Before I begin, I would like to first thank Mr. Jacobs for the opportunity to contribute to this blog. Hopefully I can provide some new perspectives about government information through the eyes of an (aspiring) economist.
There is no doubt that E-Government is all the rage these days. One justification for E-Government is that technology makes government more transparent, and transparency deters corruption. To the best of my knowledge, there are actually few studies that look at whether E-Government actually prevents the government from behaving badly. There is one recent study by Anderson in Information Economics and Policy that attempts to identify this relationship.
Using an indexes for corruption and E-Government, he confirms that E-Government can indeed reduce corruption, even after “controlling for any propensity for corrupt governments to be more or less aggressive in adopting e-government initiatives.” (pg 210) A broader claim one may extrapolate from this study is that transparency prevents corruption.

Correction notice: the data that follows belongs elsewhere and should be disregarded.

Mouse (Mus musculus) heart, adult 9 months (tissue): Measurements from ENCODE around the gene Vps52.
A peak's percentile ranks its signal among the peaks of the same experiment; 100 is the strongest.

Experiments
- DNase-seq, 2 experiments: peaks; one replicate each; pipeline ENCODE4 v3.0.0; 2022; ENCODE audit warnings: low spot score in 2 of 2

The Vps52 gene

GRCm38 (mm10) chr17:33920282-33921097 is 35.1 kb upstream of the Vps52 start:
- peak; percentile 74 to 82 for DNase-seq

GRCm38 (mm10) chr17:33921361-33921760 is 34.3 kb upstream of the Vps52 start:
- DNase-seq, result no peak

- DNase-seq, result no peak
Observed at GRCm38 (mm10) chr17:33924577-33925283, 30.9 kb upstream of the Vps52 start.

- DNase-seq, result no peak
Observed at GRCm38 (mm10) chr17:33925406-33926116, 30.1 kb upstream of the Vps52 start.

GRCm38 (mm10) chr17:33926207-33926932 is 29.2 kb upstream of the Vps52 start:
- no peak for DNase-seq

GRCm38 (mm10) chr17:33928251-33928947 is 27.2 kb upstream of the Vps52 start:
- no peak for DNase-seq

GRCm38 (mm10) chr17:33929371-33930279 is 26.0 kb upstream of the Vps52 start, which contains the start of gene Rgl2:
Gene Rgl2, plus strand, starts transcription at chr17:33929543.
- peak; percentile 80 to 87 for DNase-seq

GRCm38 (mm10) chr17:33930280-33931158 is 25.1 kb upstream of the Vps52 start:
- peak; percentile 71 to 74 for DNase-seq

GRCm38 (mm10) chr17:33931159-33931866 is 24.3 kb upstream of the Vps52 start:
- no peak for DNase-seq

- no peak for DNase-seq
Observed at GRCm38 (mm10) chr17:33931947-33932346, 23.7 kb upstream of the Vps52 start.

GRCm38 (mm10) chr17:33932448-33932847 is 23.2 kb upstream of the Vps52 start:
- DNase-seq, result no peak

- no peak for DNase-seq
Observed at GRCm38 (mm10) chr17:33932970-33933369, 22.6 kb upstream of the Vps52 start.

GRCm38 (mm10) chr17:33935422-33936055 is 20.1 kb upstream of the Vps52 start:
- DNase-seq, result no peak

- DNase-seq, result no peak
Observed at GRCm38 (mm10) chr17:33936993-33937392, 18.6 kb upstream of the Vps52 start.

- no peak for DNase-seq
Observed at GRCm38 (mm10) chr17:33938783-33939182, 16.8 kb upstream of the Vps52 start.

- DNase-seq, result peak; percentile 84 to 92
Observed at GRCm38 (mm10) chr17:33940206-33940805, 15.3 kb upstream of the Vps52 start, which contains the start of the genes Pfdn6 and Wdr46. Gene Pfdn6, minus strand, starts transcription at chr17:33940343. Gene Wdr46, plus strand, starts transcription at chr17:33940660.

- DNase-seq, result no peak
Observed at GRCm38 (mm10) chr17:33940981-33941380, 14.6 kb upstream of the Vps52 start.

E-Government acts as a mechanism for transparency, in a similar manner as media/press. That said, a study by Snyder and Stromberg finds that American politicians don’t work as hard (for their constituents) if they receive less press coverage.
One advantage of E-Government is that the government knows more about their inner workings than information starved reporters. The trade-off though is that government can cherry-pick what information is revealed; why would any rational corrupt government official agree to reveal information that supports claims of his bad behavior? To that end, reporters in search for political scandals are more likely to shine the light on bad behavior than E-Government.